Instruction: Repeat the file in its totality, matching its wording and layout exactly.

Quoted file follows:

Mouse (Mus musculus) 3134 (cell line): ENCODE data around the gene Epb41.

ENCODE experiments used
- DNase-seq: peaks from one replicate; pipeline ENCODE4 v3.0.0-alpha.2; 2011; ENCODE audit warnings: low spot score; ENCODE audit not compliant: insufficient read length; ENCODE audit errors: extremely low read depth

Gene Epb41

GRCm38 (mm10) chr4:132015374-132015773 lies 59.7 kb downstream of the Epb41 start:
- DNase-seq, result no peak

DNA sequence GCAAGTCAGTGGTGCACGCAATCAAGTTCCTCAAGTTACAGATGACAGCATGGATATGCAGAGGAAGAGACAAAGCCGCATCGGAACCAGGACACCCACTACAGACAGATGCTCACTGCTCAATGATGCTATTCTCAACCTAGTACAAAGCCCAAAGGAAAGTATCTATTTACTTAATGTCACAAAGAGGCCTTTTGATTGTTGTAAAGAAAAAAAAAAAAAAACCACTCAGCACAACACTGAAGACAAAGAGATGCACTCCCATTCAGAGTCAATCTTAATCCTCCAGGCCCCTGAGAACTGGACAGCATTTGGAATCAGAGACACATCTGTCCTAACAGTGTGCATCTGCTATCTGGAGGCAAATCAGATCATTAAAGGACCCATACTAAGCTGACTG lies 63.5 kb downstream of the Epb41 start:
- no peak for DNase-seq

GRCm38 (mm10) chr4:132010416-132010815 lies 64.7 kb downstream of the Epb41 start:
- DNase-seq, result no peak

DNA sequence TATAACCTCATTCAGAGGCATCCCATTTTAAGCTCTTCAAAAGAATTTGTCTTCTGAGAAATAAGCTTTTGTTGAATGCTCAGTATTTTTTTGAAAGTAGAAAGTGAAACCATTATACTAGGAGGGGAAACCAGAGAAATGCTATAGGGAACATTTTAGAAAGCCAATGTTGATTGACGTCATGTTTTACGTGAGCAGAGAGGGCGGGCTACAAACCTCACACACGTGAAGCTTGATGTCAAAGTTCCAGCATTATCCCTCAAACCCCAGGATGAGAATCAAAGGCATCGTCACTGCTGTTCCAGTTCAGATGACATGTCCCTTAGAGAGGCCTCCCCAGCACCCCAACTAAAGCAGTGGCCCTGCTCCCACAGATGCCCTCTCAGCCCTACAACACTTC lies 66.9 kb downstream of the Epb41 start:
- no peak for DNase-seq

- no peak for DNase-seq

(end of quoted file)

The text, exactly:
Mouse (Mus musculus) 3134 (cell line): ENCODE data around the gene Epb41.

ENCODE experiments used
- DNase-seq: peaks from one replicate; pipeline ENCODE4 v3.0.0-alpha.2; 2011; ENCODE audit warnings: low spot score; ENCODE audit not compliant: insufficient read length; ENCODE audit errors: extremely low read depth

Gene Epb41

GRCm38 (mm10) chr4:132015374-132015773 lies 59.7 kb downstream of the Epb41 start:
- DNase-seq, result no peak

DNA sequence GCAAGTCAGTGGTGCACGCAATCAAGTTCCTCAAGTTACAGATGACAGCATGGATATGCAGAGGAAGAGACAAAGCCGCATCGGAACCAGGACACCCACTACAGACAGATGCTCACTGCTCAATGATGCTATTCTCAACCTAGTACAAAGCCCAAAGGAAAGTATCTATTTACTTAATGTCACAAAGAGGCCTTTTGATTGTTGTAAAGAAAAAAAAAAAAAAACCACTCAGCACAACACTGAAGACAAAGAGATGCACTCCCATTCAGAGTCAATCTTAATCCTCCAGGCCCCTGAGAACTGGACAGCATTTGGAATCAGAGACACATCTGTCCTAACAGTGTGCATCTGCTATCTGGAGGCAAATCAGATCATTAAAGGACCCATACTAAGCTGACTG lies 63.5 kb downstream of the Epb41 start:
- no peak for DNase-seq

GRCm38 (mm10) chr4:132010416-132010815 lies 64.7 kb downstream of the Epb41 start:
- DNase-seq, result no peak

DNA sequence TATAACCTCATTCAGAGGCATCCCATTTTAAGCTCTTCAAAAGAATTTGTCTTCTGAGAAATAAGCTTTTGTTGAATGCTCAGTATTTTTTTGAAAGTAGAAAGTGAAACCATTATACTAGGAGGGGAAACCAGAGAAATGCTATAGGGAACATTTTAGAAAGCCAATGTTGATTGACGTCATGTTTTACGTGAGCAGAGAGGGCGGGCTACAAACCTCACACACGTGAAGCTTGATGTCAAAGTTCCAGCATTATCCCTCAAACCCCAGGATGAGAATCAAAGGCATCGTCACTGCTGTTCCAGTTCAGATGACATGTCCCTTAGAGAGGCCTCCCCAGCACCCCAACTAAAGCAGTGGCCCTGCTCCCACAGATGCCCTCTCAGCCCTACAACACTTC lies 66.9 kb downstream of the Epb41 start:
- no peak for DNase-seq

- no peak for DNase-seq